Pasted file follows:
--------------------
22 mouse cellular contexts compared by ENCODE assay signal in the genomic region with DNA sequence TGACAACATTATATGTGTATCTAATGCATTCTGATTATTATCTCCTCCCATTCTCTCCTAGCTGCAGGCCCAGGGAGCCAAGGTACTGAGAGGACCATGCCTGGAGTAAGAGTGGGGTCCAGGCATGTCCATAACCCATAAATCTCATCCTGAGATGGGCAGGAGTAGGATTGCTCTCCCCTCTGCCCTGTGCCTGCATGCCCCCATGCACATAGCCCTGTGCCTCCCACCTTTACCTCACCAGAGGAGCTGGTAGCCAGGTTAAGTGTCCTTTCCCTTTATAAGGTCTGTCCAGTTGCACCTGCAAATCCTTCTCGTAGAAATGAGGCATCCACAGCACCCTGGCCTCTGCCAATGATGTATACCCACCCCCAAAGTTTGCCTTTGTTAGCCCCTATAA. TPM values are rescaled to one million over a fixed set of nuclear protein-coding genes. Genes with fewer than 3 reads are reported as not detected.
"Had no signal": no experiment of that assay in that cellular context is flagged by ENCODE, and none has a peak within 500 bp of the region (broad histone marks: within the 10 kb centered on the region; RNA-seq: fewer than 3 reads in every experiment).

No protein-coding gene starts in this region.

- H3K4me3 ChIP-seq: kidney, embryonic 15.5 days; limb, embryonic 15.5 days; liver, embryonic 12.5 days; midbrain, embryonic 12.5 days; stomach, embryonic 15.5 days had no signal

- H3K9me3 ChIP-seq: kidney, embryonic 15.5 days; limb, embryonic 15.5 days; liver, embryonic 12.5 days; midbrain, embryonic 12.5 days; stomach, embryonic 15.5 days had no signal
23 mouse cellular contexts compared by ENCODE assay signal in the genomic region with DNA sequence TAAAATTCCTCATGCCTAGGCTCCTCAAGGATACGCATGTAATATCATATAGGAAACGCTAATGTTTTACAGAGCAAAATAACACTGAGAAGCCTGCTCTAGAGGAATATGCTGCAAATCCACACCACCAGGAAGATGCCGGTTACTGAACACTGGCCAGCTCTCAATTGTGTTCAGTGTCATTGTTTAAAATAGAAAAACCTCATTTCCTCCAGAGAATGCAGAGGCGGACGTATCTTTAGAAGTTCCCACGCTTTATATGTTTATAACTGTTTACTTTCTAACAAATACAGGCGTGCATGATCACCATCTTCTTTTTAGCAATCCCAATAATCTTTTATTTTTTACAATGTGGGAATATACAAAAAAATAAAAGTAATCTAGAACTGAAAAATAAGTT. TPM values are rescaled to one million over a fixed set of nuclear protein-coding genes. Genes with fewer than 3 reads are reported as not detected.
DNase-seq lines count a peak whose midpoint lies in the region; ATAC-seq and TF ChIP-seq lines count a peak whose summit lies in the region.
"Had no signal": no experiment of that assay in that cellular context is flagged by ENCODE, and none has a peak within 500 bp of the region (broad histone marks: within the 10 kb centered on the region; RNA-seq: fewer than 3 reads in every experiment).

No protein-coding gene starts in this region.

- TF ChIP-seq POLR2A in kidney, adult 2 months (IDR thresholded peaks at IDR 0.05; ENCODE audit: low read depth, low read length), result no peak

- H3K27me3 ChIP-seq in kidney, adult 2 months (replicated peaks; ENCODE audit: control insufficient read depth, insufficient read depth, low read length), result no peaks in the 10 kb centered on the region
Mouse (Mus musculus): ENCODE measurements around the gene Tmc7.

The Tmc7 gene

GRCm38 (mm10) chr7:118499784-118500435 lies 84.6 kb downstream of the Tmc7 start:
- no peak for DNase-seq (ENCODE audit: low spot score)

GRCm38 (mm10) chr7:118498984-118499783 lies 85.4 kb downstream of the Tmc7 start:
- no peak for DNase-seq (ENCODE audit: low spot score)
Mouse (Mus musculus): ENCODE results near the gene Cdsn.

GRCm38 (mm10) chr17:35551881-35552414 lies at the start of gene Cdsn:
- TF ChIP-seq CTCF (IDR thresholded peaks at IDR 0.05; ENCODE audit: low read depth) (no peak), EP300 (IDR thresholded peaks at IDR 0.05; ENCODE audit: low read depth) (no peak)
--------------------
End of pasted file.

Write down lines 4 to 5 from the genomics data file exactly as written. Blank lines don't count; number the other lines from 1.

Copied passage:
- H3K4me3 ChIP-seq: kidney, embryonic 15.5 days; limb, embryonic 15.5 days; liver, embryonic 12.5 days; midbrain, embryonic 12.5 days; stomach, embryonic 15.5 days had no signal

- H3K9me3 ChIP-seq: kidney, embryonic 15.5 days; limb, embryonic 15.5 days; liver, embryonic 12.5 days; midbrain, embryonic 12.5 days; stomach, embryonic 15.5 days had no signal